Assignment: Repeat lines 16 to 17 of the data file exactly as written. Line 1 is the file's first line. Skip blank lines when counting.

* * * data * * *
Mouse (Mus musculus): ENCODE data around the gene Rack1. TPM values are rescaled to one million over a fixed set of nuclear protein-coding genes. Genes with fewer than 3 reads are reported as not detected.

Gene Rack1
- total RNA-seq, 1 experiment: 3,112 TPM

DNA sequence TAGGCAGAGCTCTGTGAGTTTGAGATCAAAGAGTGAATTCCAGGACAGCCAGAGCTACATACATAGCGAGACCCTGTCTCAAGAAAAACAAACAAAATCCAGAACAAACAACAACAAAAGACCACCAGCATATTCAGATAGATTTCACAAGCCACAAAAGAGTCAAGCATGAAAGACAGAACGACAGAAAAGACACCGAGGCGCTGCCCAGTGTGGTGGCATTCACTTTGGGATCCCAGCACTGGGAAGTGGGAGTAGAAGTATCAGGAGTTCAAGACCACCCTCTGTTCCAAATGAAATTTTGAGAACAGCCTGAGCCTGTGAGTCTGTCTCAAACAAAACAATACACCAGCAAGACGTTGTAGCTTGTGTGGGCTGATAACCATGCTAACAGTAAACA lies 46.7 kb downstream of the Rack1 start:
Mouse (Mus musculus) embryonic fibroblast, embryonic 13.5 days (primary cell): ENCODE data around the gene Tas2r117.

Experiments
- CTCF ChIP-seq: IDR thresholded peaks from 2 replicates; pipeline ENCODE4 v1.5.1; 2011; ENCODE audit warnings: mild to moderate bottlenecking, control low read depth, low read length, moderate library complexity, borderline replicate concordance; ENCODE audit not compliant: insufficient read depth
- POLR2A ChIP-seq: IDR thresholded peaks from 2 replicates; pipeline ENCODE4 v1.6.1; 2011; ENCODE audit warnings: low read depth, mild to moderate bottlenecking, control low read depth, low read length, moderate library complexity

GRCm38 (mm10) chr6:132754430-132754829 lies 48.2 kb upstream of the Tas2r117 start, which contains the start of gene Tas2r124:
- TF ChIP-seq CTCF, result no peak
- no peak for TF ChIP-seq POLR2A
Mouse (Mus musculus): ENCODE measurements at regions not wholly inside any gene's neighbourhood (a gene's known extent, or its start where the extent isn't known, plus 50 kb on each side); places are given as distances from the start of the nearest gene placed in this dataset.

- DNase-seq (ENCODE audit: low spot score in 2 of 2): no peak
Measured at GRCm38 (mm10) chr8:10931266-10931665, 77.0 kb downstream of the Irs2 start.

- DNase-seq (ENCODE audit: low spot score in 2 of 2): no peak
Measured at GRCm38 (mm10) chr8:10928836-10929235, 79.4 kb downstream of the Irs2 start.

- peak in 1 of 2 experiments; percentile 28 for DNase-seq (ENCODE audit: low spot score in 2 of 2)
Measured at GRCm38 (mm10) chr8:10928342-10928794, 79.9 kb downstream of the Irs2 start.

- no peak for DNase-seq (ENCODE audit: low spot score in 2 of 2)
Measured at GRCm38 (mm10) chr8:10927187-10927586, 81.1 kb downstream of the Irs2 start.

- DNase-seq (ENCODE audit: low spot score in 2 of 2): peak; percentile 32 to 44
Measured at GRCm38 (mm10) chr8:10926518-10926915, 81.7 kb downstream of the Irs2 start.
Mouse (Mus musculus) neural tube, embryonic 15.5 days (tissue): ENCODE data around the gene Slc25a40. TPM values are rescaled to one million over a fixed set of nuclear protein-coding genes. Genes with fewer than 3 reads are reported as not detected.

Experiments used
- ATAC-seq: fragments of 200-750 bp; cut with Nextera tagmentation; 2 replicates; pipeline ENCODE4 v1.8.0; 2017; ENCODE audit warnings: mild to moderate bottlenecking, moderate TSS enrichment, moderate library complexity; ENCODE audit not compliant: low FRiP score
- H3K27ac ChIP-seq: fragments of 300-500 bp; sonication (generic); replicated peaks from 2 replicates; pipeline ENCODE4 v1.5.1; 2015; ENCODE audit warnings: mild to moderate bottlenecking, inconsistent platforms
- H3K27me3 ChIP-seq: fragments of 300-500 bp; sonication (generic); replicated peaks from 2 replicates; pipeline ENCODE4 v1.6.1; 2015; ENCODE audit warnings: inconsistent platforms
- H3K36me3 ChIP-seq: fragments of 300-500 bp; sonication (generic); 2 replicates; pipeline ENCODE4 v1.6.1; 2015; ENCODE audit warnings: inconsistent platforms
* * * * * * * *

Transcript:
Measured at GRCm38 (mm10) chr8:10928836-10929235, 79.4 kb downstream of the Irs2 start.

- peak in 1 of 2 experiments; percentile 28 for DNase-seq (ENCODE audit: low spot score in 2 of 2)